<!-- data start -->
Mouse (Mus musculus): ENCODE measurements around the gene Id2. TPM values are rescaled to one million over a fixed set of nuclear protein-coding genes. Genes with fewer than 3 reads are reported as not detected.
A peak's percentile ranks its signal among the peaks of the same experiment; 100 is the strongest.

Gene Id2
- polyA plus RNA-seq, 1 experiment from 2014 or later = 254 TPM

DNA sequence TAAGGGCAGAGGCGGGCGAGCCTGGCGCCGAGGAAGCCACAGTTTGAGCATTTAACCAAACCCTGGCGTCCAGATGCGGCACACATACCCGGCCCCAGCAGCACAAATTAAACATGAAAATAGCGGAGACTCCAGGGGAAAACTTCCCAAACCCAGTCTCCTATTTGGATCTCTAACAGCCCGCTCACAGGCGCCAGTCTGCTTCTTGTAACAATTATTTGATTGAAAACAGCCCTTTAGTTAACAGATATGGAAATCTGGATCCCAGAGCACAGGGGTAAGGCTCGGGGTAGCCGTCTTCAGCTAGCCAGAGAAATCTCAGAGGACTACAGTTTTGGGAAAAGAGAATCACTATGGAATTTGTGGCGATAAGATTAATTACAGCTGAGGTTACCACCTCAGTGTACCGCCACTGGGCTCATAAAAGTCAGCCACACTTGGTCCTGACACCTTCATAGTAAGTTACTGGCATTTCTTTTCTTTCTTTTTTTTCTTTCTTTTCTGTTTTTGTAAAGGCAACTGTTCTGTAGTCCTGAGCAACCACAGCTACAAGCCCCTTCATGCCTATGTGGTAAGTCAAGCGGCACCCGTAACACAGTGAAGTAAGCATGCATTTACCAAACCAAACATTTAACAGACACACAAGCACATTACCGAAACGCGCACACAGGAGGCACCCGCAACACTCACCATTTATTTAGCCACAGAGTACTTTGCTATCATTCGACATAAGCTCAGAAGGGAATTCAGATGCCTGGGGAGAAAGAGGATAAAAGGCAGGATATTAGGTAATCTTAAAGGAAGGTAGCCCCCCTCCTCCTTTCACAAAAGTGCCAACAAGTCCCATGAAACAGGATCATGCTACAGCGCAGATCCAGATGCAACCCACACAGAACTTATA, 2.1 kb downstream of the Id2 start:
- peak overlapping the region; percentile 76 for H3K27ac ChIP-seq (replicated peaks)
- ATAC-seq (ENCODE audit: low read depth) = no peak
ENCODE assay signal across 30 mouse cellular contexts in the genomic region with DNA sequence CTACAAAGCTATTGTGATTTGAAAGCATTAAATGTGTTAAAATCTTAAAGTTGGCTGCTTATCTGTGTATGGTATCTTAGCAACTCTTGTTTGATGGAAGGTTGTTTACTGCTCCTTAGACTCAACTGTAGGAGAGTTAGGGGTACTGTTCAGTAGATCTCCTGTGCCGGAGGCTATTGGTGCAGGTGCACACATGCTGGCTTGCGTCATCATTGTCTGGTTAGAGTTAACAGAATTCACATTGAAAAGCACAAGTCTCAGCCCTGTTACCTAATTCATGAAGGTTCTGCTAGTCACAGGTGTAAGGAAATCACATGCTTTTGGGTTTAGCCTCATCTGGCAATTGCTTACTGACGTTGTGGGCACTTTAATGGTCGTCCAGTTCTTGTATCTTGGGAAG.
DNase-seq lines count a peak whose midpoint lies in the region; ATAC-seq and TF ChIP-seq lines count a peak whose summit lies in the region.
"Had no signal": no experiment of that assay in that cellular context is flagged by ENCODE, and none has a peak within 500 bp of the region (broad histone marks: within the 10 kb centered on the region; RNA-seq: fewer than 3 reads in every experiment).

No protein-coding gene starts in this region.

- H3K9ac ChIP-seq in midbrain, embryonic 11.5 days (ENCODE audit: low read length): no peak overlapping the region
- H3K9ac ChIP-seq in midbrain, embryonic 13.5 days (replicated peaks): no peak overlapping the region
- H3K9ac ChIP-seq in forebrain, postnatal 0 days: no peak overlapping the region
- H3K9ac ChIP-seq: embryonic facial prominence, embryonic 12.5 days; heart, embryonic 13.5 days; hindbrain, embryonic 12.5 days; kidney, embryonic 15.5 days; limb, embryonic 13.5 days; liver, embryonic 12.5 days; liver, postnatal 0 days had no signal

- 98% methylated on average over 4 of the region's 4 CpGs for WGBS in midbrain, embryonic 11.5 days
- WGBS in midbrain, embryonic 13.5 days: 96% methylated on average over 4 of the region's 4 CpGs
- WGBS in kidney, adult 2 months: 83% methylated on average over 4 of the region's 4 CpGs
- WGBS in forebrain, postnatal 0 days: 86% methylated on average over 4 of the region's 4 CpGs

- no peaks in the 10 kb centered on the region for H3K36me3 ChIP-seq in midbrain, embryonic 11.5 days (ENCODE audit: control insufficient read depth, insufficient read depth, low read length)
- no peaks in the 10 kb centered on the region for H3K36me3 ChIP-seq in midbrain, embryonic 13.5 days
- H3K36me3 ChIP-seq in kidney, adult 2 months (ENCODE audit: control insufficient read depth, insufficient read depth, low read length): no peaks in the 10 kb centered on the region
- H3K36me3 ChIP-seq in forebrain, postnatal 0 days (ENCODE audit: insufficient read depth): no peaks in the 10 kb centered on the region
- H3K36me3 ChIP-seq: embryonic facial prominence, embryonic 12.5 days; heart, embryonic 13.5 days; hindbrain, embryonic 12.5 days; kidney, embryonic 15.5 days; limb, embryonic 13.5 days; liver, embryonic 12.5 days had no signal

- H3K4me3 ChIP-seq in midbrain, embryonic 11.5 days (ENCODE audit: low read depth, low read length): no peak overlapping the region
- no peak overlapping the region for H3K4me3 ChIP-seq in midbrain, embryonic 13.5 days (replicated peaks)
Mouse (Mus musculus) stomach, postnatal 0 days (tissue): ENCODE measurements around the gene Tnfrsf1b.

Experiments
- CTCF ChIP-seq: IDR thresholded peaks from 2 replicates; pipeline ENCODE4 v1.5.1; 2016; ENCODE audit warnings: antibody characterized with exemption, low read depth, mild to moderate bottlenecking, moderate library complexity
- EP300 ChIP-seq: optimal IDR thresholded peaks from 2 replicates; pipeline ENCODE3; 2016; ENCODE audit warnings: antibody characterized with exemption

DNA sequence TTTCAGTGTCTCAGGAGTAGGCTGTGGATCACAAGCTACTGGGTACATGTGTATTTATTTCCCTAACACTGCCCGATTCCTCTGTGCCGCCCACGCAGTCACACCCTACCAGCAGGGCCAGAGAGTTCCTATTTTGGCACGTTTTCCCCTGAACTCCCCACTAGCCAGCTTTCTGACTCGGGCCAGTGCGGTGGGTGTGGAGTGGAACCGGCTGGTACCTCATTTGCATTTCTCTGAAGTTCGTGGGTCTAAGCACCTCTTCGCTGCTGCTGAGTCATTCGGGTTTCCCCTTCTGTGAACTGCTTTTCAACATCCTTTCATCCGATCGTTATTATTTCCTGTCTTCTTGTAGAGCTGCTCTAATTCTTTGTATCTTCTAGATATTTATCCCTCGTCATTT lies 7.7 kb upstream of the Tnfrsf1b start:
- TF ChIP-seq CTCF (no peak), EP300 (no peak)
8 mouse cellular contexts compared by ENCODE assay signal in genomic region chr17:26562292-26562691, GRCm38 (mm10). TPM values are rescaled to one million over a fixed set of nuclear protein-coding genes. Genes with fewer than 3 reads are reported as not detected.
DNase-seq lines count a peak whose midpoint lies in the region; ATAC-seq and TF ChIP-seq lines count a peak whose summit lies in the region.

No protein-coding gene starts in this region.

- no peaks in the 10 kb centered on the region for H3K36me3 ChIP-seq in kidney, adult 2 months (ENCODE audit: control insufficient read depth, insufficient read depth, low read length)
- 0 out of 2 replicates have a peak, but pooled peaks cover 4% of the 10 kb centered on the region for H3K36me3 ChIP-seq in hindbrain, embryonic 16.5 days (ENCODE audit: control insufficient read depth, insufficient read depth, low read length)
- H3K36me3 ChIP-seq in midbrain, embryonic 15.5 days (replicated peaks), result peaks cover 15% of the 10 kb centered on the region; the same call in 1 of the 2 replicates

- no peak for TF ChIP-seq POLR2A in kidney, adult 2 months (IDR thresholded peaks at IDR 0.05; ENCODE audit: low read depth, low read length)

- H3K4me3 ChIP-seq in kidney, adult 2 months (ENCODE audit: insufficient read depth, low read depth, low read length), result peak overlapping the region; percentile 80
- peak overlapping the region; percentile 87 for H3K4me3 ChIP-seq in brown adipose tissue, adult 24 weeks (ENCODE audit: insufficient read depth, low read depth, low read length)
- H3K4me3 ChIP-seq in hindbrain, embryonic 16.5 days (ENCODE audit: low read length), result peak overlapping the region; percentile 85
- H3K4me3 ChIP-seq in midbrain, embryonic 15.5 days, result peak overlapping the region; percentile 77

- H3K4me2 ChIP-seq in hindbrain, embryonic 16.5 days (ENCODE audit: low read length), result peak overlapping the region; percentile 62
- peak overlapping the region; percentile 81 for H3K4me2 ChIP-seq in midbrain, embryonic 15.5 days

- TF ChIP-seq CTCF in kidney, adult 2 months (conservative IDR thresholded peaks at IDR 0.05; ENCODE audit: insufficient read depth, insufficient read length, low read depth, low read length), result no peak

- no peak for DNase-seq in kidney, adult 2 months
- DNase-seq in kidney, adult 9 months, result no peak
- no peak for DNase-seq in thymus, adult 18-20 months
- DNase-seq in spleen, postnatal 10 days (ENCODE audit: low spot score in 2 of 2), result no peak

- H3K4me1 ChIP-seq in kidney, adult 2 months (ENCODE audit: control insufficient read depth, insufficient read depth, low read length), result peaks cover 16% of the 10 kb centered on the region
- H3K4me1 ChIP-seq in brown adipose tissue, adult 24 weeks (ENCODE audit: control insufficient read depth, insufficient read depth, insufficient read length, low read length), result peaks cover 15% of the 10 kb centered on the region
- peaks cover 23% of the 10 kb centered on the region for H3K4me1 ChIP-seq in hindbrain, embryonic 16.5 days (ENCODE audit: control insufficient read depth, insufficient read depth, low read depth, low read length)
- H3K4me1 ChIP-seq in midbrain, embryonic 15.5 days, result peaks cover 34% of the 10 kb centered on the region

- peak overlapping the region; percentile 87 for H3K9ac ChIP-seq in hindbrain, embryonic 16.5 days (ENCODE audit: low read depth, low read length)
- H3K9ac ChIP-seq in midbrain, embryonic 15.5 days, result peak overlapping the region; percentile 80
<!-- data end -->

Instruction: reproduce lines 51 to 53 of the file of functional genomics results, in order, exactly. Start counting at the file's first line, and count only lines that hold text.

- H3K4me1 ChIP-seq in kidney, adult 2 months (ENCODE audit: control insufficient read depth, insufficient read depth, low read length), result peaks cover 16% of the 10 kb centered on the region
- H3K4me1 ChIP-seq in brown adipose tissue, adult 24 weeks (ENCODE audit: control insufficient read depth, insufficient read depth, insufficient read length, low read length), result peaks cover 15% of the 10 kb centered on the region
- peaks cover 23% of the 10 kb centered on the region for H3K4me1 ChIP-seq in hindbrain, embryonic 16.5 days (ENCODE audit: control insufficient read depth, insufficient read depth, low read depth, low read length)